Cher Wang

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This is a Chinese name; the family name is Wang 王.
Cher Wang
Cher Wang in WEF.jpg
HTC CEO Cher Wang shows new mobile phone motherboard at the World Economic Forum on January 23, 2008
Born (1958-09-14) 14 September 1958 (age 57)
Nationality Taiwanese
Citizenship  Republic of China
Education UCBerkeley,1981
Occupation Entrepreneur
Years active 1997-present
Employer HTC, VIA Technologies
Known for Contributions to HTC and VIA; creating a fairly early model of smart phones in 1997
Home town Taipei, Taiwan
Net worth US$1.1 billion
Spouse(s) Chen Wen-Chi
Parent(s) Wang Yung-ching
Jiao Yang
Relatives Cherlin Wang
Awards Forbes World's Billionaires list, 2010, 2011, 2012; Forbes World's Most Powerful Women list, 2012

Cher Wang (‹The template Zh is being considered for merging.› traditional Chinese: 王雪紅; simplified Chinese: 王雪红; pinyin: Wáng Xuěhóng; (1958-09-15)15 September 1958) is a Taiwanese entrepreneur and philanthropist born in Taipei, Taiwan. As co-founder and chairperson (since 2007[1]) of HTC Corporation (which manufactured one out of every six smartphones sold in the United States) and integrated chipset maker VIA Technologies. She is considered one of the most powerful and successful women in technology.[2] Wang's father was Wang Yung-ching,[3] founder of the plastics and petrochemicals conglomerate Formosa Plastics Group and one of the wealthiest individuals in Taiwan before his death in 2008.[4] As of 2014, she is listed as the 54th most powerful woman in the world by Forbes.[5]


Wang studied abroad at The College Preparatory School in Oakland, California, and went on to receive her bachelor's degree in economics[6] from the University of California, Berkeley in 1981.


She joined First International Computer (FIC) in 1982.[7] Wang and others founded VIA in 1987 and HTC in 1997. In May 2011, Forbes ranked her with husband Wen Chi Chen as the wealthiest person in Taiwan, with a net worth of US$8.8 billion.[8] In August 2012, Wang was named #56 on Forbes' list of The World's 100 Most Powerful Women.[9] As of 2014, she is listed as the 54th most powerful woman in the world by Forbes.[5]


In 2011 Wang donated US$28.1 million to help found Guizhou Forerunner College, a charitable college in southwest China set up by VIA Technologies' non-profit Faith-Hope-Love Foundation.[10] The not-for-profit college aims to provide three years of free or low-cost education to students from low-income families. Wang has stated that if the college proves successful she may well set up additional similar institutions in other parts of the country.

Wang has also made significant donations to the University of California, Berkeley, including funding to support and enhance the prestigious American Physical Society's Oliver E. Buckley Condensed Matter Prize, given to researchers who make considerable contributions to the field of condensed-matter physics.[11]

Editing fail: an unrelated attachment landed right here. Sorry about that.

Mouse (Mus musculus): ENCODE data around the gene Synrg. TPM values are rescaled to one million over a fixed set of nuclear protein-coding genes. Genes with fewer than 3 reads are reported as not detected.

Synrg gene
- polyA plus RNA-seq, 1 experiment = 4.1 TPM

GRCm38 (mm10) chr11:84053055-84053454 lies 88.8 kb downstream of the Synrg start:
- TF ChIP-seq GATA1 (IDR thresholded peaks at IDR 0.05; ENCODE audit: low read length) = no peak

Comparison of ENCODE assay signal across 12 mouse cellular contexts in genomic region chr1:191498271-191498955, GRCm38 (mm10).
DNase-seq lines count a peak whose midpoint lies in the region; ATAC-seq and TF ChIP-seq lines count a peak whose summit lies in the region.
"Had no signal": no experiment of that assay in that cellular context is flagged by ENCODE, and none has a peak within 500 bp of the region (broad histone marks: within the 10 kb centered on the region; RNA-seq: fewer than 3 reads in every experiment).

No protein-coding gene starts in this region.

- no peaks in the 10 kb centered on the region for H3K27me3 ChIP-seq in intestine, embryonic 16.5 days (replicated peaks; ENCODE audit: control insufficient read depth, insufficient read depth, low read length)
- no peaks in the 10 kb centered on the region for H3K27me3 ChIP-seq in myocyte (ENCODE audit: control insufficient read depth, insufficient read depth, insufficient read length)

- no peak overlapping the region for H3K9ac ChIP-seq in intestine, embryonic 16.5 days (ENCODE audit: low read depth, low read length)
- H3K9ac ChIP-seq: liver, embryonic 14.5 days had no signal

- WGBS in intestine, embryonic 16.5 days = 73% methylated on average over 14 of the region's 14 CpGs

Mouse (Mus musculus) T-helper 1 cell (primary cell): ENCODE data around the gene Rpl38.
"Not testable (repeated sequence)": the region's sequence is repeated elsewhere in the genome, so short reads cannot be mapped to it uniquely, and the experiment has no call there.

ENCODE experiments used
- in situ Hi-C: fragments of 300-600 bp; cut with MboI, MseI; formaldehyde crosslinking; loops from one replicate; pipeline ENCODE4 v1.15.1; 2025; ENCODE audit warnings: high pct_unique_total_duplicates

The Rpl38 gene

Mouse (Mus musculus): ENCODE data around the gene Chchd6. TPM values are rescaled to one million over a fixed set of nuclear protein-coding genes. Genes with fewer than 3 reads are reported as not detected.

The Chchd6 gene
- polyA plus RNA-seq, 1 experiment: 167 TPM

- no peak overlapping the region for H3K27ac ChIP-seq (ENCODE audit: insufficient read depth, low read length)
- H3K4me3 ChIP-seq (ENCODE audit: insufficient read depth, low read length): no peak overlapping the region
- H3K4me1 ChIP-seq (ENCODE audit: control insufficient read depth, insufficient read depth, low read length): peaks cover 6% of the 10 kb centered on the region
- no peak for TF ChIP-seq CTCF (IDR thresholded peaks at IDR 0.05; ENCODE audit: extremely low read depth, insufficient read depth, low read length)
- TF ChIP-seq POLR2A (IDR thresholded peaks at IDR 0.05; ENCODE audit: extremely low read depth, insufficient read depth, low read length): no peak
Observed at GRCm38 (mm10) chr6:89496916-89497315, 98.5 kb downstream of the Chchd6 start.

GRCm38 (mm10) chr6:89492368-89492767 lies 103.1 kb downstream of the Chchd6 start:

Wang and Chen also provide funding to support a collaborative program between the psychology departments at UC Berkeley and Tsinghua University in Beijing.[12] The Berkeley-Tsinghua Program for the Advanced Study in Psychology aims to create and support collaborative, psychological research between faculty and students from both universities.

In August 2012 Wang donated 6,000 HTC Flyer tablet PCs to 60 high schools in Taipei.[13]

Personal life[edit]

Wang is an avid philanthropist who says she prefers to stay out of the limelight despite her many accomplishments.[7] She has begun to insert herself in Taiwan politics, however, by supporting Taiwan President Ma Ying-jeou in his bid for re-election[14] and by voicing her support for the 1992 Consensus.[15] Her husband is Wen Chi Chen, the CEO of VIA Technologies. Wang is Christian. She has two children.[7]


  1. ^ "Executive Profile: Cher Wang". Businessweek. Retrieved 5 March 2013. 
  2. ^ "Most Influential Women in Technology 2011 - Cher Wang". FastCompany. Retrieved 10 January 2013. 
  3. ^ Kovac, Matt (2005-07-11). "Taiwan's Priestess of The PDA". Business Week. Retrieved 2008-08-08. 
  4. ^ "Wang, Billionaire who led Formosa Plastic death at 91". The New york Times. Retrieved 27 July 2014. 
  5. ^ a b "The World's 100 Most Powerful Women". Forbes. Forbes. Retrieved 26 June 2014. 
  6. ^ Adams, Jonathan (2010-03-03). "Strain on HTC From Apple Suit Is Likely to Be Long-Term". New York Times. Retrieved 2010-03-03. 
  7. ^ a b c Holson, Laura (2008-10-26). "With Smartphones, Cher Wang Made Her Own Fortune". The New York Times. Retrieved 2008-10-29. 
  8. ^ Flannery, Russell (2011-05-25). "Taiwan's 40 Richest". Forbes. Retrieved 2011-05-25. 
  9. ^ "The World's 100 Most Powerful Women". Forbes. 2012-08-22. Retrieved 2013-01-15. 
  10. ^ Cheng-yen, Han (2011-09-24). "HTC's Cher Wang opens vocational school in Guizhou". Want China Times. Retrieved 2013-01-15. 
  11. ^ "Buckley Prize Receives Major Donation from Taiwanese Company". APS News. November 2012. Retrieved 2013-01-15. 
  12. ^ Anwar, Yasmin (2010-07-15). "UC Berkeley psychologists bring science of happiness to China". US Berkeley News Center. Retrieved 2013-01-15. 
  13. ^ "HTC's Cher Wang ranked 56th on Forbes' list of powerful women". Want China Times. 2012-08-24. Retrieved 2013-01-17. 
  14. ^ "Ma Ying-jeou wins Taiwan election," Financial Times, January 14, 2012
  15. ^ "I back 1992 Consensus as a true Taiwanese, says HTC's Cher Wang," Want China Times, January 14, 2012

External links[edit]